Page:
But I received a message from a regular poster, indicating his confusion at that phrase, and his non-identification with the label of “racist”. He was sincere and I was in a mellow mood. So this is what I replied to him, some identifying details changed:
The level of understanding of race and issues of race and racism on [the discussion board we both post on] tends to be very simplistic. Here’s a list of “truths” that are generally agreed on at [this discussion board] that, in my opinion, experience, and learned education, are incorrect. Why I know them to be incorrect is because I live as a mixed race person, I facilitate anti-racism and anti-oppression education at the consultant level and have done so for 12+ years, and I’ve read many works by different people of colour: academic and personal, from a wide variety of ethnic, racial and language backgrounds, as well as talked extensively with people who experience far worse racism than I ever have.
So-called “truths” about race that aren’t true:
1. If a white person thinks that racism is wrong, then that person isn’t racist.
2. People who are racist are KKK types, neo-nazis, “rednecks” (I hate that word because it’s classist) and “white trash” types (ditto)
3. If a white person is romantically involved with a person of colour and/or sexually attracted to people of colour this *automatically* makes that white person not racist. Therefore, in an argument whether something is racist, such a white person can legitimately say “My partner who is (black, asian, etc) says you are wrong” or “I’m not racist because my partner is (black, asian, etc)”
4. Everyone can be racist, including people of colour
Re #1 through #3. Being mixed race, and growing up with one white parent, and one whole side of my family who are white, I lived racism from that side of my family growing up, every day. As I grew older, read more, and talked more to mixed race people, I found this to be the norm. Perhaps subtle, but there, always there.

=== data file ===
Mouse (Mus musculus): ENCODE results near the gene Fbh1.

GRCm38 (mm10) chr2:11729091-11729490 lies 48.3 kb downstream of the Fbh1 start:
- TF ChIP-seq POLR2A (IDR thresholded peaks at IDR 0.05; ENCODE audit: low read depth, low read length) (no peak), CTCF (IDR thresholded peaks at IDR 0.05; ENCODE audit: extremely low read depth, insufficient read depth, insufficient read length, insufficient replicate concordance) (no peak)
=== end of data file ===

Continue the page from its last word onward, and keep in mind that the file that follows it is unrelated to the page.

White folks who are lefties have a very hard time “painting themselves with a racist brush”. I understand. “Not being racist” is a very significant factor in the identity of good hearted lefty white folks. I know. My (white) mom is one of them.
I don’t know if you’ve read my other posts on systemic racism, but systemic racism is imbedded in our society. Anyone brought up here in Canada has internalized these racist values, “truths” and other parts that we just don’t think about. No matter who we’re involved with and have children with. Having internalized racist values and behaviours makes all white folks racist. This isn’t negotiable. And it isn’t a bad thing to know; it’s a *good* thing to know, because once you know it and recognize it, only then can you break it down, examine your own privilege, and fight against the system, on a small day-to-day basis, and in larger ways, like becoming an ally. This leads to societal change.
Once one understands systemic and institutional racism, one won’t ever believe #4 on the list.
* “My boyfriend/girlfriend/husband/wife is black/asian/latin@/Arab/Aboriginal so there’s NO WAY I can be racist!”